If a company cannot provide you with an address and phone number that can be located and verified, you do not know who you are dealing with! Any individual with whom you do business should be willing to meet personally with you and should have an address and phone number that can be located and verified.  Check with the Better Business Bureau or with someone who has dealt with them. Remember, any supplied referrals and references, especially those found online, can be spurious, and any information from a commercial source should not be trusted. Never divulge credit card number or other data, except possibly to known and trusted sites with secure communications.

As Will Rogers said, "It's not what you look at that matters; it's what you see."

Making informed choices is based on having accurate information with which to make those choices. If the information is not accurate, or not thorough, or you are never aware of information, choices, options, or opinions, and if what you see is changed by others so you only see what they intend you to to see, then you cannot make truly informed choices, and you are in fact not making any choices at all.  Others, whose agenda you don't know, are strongly influencing your choices for you, and making certain that you don't know it. 


IS CENSORSHIP WORKING?

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"The Liberty Bell is the most venerated object in the park, a national icon. It is not as beautiful as some other things that were in Independence Hall in those momentous days two hundred years ago, and it is irreparably damaged. Perhaps that is part of its almost mystical appeal. Like our democracy it is fragile and imperfect, but it has weathered threats, and it has endured." - Professor Constance M. Greiff, in her book tracing the history of Independence National Historical Park, page 14.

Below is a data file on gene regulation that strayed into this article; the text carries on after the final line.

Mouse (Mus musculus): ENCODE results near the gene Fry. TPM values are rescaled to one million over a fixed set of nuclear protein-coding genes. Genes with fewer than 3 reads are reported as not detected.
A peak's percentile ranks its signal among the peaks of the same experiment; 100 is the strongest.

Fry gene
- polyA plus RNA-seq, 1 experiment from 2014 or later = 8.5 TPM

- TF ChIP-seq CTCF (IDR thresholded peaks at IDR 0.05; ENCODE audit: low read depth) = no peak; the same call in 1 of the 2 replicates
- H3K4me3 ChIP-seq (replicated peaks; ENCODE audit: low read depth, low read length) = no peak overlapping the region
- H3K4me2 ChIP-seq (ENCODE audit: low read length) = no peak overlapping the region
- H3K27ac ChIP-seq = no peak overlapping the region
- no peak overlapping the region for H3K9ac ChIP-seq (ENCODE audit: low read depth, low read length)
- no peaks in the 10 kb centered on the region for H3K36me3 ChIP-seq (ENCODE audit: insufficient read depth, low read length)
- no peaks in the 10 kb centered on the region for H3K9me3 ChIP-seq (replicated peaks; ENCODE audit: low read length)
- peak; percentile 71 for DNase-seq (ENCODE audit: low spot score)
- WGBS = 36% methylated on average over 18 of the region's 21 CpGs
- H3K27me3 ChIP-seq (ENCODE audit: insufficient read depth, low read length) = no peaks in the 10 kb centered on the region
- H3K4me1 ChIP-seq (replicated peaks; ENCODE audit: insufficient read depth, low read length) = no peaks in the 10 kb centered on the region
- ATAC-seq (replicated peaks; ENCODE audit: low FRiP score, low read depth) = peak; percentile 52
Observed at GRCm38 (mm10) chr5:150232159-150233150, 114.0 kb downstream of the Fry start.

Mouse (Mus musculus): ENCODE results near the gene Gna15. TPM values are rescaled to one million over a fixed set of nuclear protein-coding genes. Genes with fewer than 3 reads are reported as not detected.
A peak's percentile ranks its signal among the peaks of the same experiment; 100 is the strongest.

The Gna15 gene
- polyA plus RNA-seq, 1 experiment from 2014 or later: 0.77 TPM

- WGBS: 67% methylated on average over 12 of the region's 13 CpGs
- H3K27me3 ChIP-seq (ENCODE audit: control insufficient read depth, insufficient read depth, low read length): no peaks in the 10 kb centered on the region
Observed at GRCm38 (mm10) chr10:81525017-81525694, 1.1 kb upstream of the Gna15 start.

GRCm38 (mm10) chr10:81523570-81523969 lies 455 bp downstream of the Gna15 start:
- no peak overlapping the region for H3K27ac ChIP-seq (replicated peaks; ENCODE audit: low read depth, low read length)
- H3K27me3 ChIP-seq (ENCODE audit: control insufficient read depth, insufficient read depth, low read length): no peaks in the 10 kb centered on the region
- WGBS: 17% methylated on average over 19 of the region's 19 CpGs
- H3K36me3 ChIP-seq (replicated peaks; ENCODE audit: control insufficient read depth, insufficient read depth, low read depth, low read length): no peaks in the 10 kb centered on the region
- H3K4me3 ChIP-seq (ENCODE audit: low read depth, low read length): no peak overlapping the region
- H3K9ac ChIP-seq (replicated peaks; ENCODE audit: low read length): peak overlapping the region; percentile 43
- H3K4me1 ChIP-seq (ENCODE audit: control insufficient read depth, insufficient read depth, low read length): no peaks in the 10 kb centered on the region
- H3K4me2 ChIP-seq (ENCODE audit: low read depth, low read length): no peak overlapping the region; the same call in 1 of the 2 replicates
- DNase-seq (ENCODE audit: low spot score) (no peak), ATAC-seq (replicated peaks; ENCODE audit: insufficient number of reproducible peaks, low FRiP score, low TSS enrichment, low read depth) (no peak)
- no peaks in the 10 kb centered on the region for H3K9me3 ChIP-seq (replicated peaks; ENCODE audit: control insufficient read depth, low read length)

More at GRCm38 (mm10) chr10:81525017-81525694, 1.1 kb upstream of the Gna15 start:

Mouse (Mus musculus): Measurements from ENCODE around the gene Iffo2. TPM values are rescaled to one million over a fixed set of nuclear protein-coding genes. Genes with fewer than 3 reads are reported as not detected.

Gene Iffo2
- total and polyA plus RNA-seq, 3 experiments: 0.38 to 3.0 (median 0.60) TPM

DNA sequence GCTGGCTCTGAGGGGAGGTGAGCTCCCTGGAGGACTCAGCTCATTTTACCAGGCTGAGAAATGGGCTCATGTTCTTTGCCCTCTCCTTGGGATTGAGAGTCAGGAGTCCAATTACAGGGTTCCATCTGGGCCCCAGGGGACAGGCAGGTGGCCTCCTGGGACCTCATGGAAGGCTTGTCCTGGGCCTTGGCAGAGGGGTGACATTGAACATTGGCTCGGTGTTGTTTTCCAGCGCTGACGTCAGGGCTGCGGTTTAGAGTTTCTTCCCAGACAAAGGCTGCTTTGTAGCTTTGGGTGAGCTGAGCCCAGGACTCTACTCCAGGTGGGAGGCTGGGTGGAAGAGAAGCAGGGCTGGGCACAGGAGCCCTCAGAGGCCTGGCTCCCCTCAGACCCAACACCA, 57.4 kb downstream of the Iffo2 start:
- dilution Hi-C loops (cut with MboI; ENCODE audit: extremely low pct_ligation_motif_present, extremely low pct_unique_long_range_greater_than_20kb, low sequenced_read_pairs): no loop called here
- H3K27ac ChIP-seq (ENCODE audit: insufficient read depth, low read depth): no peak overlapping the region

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I sign our magazine articles "See Into The Invisible". Thanks for reading.

Best Wishes, 
Debra Spencer

All Content is © Debra Spencer, Suit Yourself™ International. Technical Library FAQ Index ISSN 2474-820X. All Rights Reserved. Please do not reproduce in part or in whole without express written consent. Thank you.
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All Content is ©2019 Debra Spencer, Appanage™at www.suityourself.international Suit Yourself ™ International, 120 Pendleton Point, Islesboro Island, Maine, 04848, USA 44n31 68w91 Technical Library FAQ Index ISSN 2474-820X. All Rights Reserved. Please do not reproduce in part or in whole without express written consent. Thank you.

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All Content is ©2019 Debra Spencer, Appanage™at www.suityourself.international Suit Yourself ™ International, 120 Pendleton Point, Islesboro Island, Maine, 04848, USA 44n31 68w91 Technical Library FAQ Index ISSN 2474-820X. All Rights Reserved. Please do not reproduce in part or in whole without express written consent. Thank you.
Success consists of going from failure to failure without loss of enthusiasm. ~ Winston Churchill